• God told John and James (and their mother), “No,” when it came to promising them positions of honor in His kingdom to remind them that they were not more important that His other followers.
  • God told Paul, “No,” when he asked for the ‘thorn in his flesh’ to be removed to teach him contentment.

 

There are many more examples throughout the Bible, and in the lives of Christians throughout history. You’ve probably heard someone say that God answers our prayers three different ways: Yes, No, and Wait. We like the Yeses. We’re okay with the Waits. But we like to try to make all of the No’s into Waits, don’t we? We need to come to terms with the fact that sometimes God is flat-out telling us, “No.” Not because He doesn’t love us. Not because He wants us to be unhappy. Not because He is being arbitrary. He tells us, “No,” precisely because He does love us, and wants us to be emotionally and spiritually healthy. When we accept that a “No” from God is just as loving and gracious as a “Yes,” then we are one step closer to being the healthy and whole person that He made each of us to be.

 

May you grow in grace!

Tuesday’s Truth – Precious in His Sight

Hello, friends! This week I’ve been thinking about children a lot. That’s probably because my little guy has been kicking and wiggling around much more over the past week, and I’m finally starting to believe that there is a tiny person growing inside me. The incredible excitement and the immense responsibility of his upcoming arrival have hit me hard lately as I research birth and child-rearing philosophies, as his little crib sits in the spare room waiting to be assembled, and as the pile of tiny clothes waiting to be organized grows. I know that the love I already feel for him can’t begin to compare with what I will feel the moment he’s in my arms. It’s hard to imagine. And as I was thinking about all of this, I realized something even more astounding. Even in all my maternal affection and devotion, I will never come close to loving my son the way that God loves him, the way that God loves all His children.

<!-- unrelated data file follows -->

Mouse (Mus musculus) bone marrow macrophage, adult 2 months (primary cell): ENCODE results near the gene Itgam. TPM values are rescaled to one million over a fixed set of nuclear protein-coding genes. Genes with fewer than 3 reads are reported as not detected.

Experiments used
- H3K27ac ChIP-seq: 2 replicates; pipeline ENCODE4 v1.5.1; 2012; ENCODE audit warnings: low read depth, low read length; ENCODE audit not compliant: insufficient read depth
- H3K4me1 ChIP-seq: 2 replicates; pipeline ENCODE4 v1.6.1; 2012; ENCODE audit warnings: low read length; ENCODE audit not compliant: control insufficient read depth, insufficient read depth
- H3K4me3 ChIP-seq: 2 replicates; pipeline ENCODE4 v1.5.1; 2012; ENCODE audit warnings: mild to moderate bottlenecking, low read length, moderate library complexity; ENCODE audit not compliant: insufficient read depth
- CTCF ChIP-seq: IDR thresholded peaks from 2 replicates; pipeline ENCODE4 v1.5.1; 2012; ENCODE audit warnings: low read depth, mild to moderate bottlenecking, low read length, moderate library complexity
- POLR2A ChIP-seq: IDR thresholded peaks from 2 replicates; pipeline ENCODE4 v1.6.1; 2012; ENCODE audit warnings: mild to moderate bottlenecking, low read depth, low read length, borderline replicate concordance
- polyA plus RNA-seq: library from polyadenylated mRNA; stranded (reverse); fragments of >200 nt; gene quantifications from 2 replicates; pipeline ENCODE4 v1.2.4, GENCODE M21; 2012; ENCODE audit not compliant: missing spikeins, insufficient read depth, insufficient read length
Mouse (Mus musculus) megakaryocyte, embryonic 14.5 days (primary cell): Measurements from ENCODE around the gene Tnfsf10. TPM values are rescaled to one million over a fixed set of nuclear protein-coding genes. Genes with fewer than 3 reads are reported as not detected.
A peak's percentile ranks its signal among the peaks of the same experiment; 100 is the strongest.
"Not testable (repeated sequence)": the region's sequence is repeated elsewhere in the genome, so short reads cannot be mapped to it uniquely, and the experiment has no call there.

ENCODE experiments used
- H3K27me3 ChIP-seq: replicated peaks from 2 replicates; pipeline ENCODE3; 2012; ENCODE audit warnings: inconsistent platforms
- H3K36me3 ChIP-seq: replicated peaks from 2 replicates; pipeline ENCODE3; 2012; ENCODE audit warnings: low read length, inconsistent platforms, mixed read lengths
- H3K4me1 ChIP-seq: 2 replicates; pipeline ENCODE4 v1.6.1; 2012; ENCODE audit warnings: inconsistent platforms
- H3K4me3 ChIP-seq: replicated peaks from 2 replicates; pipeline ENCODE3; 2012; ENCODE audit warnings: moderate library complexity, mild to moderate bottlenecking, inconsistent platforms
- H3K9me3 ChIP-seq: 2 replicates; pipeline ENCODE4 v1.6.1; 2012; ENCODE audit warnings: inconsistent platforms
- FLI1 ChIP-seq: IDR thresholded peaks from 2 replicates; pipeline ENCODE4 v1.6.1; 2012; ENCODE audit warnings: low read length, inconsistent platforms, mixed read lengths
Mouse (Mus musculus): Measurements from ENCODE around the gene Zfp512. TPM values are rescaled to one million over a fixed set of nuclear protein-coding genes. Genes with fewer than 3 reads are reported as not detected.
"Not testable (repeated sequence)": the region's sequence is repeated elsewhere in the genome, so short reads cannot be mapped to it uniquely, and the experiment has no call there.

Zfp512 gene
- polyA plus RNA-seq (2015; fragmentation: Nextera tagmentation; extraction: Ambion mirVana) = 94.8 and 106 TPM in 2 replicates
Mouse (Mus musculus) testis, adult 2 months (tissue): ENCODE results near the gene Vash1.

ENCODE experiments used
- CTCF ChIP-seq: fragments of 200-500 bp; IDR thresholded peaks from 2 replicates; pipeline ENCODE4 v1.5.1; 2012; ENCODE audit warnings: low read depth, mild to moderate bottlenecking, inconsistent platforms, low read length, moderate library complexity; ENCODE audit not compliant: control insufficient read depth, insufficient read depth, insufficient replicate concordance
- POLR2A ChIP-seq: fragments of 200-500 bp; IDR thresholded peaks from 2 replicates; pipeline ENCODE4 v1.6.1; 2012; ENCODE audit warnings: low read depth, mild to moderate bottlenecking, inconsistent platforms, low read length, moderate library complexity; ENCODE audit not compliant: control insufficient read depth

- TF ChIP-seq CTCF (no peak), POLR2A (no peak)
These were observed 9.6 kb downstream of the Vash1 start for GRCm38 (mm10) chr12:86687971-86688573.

If you grew up in church (and probably even if you didn’t), you’re familiar with the song, “Jesus Loves the Little Children.” One line reminds us that all children are “precious in His sight”. Sometimes children’s songs aren’t so great on theology, but this one is dead on. Throughout the Bible there are stories that make it clear how much God values children, as well as some pretty direct statements. Let’s look at just a few: